Anisotropic filtering offers much crisper textures than other methods. Even when using trilinear filtering, the floor textures in Quake 3 appear to be very smudged at a certain range. The much more extravagant anisotropic filtering lessens this effect, though at the cost of speed.
Nvidia and ATi use different philosophies in defining their anisotropic filtering. ATi claims that the Radeon 8500 can do 16tap anisotropic filtering while Nvidia speaks of 64tab of GeForce3. But they mean the same thing - in the end.
ATi's 16 stands for the ratio, or level of filtering employed. Some background information: bilinear filtering requires 4 texels (displayed pixels of a texture, which additionally may already have been manipulated by a light/ pixel shader). Trilinear uses 8 texels, while anisotropic uses 16, 32, 64,128, or more texels. The number in Nvidia's documentation for the Ti500 refers to the number of texels used, e.g. 64tap for 64 texels. On the Radeon, anisotropic filtering uses blocks of already-blended samples [bilinear (4) or trilinear (8)]. Therefore, the highest quality setting on the Radeon 8500 is 16:1 bilinear (64tap). This means that the filter uses 16 blocks of bilinear-filtered texels (16 blocks x 4 texels = 64). Until recently, the ATi drivers had the settings 'High' (4:1 / 16tap), and 'Highest' (16:1 / 64tap).
The quality comparison yields an interesting result: ATi's 16tap is nearly identical to Nvidia's 64tap setting! And that's no Surprise (see text above).
A surprising result! Enabling anisotropic filtering only slows the Radeon down by 7fps. At comparable quality (64tap), the Ti500 loses almost 80fps! Even the relatively moderate 16tap setting costs the Ti500 a full 30fps.
According to ATi, R8500's impressive performance when using anisotropic filtering is the result of a dynamic filter implemented in the driver. This means that the card doesn't necessarily use the highest possible quality filter for a given texture. For example, if you are standing right in front of a wall in a first-person shooter, the driver will only use bilinear filtering (4 texels), since the difference in quality when using anisotropic filtering (64 texels) would be all but unnoticeable (a claim which remains to be proven). In other situations, when looking down a long corridor, for example, the high quality-filter is activated. Since no additional information is available at the moment, here's a quote from ATi's David Nalasco:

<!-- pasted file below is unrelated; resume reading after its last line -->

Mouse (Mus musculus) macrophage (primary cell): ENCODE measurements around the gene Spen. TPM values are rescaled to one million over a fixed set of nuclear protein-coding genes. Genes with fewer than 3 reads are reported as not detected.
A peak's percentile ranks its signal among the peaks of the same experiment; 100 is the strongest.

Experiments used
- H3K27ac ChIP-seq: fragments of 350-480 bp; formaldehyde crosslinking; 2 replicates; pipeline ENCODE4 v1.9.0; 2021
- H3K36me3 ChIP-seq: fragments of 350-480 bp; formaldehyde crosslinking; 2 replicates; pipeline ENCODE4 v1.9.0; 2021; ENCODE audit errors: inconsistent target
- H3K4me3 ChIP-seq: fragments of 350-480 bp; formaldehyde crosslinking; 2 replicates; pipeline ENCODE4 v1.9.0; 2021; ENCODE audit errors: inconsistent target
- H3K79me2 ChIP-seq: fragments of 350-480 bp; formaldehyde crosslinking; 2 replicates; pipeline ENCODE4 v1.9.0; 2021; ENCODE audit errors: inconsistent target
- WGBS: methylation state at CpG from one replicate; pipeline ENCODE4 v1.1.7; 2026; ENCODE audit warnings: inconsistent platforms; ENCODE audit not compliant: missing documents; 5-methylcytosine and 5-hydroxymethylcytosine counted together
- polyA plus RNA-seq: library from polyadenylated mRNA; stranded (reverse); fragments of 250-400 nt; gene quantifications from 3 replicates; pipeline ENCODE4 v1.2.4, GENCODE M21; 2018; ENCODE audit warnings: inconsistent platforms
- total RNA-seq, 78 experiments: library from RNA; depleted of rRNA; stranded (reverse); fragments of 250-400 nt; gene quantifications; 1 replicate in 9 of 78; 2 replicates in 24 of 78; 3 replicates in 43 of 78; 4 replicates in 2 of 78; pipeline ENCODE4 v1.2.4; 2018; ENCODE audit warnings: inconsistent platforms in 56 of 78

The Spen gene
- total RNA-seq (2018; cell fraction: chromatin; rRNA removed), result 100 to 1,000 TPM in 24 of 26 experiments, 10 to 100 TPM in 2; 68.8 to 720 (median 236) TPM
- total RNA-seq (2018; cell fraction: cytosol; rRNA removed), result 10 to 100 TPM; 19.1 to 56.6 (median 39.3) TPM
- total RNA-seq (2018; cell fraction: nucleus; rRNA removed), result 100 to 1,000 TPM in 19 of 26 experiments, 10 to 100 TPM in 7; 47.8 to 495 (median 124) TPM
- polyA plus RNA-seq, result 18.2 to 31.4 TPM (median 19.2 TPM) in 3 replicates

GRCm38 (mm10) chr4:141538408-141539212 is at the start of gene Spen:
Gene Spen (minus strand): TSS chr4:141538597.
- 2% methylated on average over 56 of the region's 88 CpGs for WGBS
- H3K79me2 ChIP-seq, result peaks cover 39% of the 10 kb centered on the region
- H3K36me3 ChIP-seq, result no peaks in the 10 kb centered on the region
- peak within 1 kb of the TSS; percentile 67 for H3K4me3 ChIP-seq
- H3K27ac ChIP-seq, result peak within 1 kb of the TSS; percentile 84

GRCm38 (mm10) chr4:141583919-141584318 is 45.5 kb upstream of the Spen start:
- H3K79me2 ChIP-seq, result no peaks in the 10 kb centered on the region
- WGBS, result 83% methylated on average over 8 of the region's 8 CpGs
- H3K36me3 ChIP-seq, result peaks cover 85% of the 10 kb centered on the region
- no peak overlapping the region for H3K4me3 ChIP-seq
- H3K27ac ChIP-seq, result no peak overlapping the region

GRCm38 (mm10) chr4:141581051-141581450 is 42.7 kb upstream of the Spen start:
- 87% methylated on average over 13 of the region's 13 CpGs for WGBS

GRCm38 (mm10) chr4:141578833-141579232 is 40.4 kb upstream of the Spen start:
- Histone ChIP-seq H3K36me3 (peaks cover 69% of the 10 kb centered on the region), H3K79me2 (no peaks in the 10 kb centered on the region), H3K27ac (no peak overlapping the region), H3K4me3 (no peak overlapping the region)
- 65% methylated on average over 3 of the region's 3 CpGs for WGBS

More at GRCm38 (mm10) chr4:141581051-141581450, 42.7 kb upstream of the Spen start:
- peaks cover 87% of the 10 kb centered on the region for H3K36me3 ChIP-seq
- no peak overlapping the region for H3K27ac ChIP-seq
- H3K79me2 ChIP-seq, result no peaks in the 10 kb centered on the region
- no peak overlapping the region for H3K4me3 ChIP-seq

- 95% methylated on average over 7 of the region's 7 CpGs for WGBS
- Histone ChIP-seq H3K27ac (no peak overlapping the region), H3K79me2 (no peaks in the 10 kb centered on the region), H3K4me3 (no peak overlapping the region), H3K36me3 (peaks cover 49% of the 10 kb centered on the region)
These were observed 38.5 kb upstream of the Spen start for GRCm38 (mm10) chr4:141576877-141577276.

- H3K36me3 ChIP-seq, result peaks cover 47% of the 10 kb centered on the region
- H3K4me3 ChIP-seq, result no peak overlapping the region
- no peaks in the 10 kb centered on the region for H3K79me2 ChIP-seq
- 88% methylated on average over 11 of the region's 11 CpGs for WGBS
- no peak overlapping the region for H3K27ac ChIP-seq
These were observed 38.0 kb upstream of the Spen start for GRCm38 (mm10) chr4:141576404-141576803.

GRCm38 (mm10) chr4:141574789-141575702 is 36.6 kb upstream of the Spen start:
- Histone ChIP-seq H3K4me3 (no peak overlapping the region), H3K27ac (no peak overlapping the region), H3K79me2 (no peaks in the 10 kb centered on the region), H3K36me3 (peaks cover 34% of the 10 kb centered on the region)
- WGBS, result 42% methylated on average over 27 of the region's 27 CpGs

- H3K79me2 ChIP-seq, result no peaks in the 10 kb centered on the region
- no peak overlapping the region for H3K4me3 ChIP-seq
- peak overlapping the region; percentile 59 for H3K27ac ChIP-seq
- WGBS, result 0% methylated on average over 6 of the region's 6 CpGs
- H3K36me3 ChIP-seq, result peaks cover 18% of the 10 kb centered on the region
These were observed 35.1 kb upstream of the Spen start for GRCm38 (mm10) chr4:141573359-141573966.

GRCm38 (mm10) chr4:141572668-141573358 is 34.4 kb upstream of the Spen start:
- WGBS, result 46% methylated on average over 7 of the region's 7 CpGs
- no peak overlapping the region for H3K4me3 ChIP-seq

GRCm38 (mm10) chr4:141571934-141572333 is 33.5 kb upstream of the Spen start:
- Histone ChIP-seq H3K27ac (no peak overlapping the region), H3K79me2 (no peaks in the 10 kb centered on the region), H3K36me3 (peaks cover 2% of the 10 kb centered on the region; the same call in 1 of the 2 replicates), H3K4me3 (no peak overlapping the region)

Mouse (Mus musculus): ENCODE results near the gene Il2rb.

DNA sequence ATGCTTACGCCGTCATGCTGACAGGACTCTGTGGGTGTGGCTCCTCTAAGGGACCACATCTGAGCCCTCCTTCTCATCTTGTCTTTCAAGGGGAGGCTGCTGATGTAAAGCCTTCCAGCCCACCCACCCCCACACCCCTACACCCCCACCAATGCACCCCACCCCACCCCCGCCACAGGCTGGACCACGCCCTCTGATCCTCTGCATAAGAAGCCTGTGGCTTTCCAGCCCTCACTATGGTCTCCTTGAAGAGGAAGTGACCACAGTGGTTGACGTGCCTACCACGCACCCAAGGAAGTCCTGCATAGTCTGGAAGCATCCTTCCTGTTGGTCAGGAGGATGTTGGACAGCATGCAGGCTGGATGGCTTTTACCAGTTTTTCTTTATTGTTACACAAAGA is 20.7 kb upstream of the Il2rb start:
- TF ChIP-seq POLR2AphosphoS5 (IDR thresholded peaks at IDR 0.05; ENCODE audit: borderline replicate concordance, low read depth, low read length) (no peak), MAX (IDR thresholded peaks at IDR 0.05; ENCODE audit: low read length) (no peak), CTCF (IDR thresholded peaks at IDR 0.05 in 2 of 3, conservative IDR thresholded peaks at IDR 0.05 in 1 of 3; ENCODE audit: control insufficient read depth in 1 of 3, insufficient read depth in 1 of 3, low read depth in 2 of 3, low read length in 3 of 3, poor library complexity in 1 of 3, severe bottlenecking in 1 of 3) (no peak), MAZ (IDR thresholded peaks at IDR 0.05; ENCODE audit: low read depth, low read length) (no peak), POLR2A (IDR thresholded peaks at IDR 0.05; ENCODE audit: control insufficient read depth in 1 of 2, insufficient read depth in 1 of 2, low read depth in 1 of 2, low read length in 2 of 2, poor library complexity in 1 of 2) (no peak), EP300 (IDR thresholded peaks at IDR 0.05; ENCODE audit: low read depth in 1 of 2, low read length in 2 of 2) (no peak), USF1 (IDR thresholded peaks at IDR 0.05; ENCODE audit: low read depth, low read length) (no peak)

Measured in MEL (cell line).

"The Radeon 8500 only uses the full number of samples in parts of the image where they are really needed, which saves bandwidth while still delivering full anisotropic image quality - just another example of the 'intelligent architecture' that saves bandwidth whenever possible."
We're still awaiting a reaction from Nvidia. There is some information that Nvidia is using trilinear anisotropic filtering in GeForce3 compared to bilinear anisotropic filtering in ATI's R8500. Nvidia says that they are using 16 texel samples for triliniar anisotropic filtering, and 8 for bilinear. However, this is hard to estimate because there are no official driver settings yet.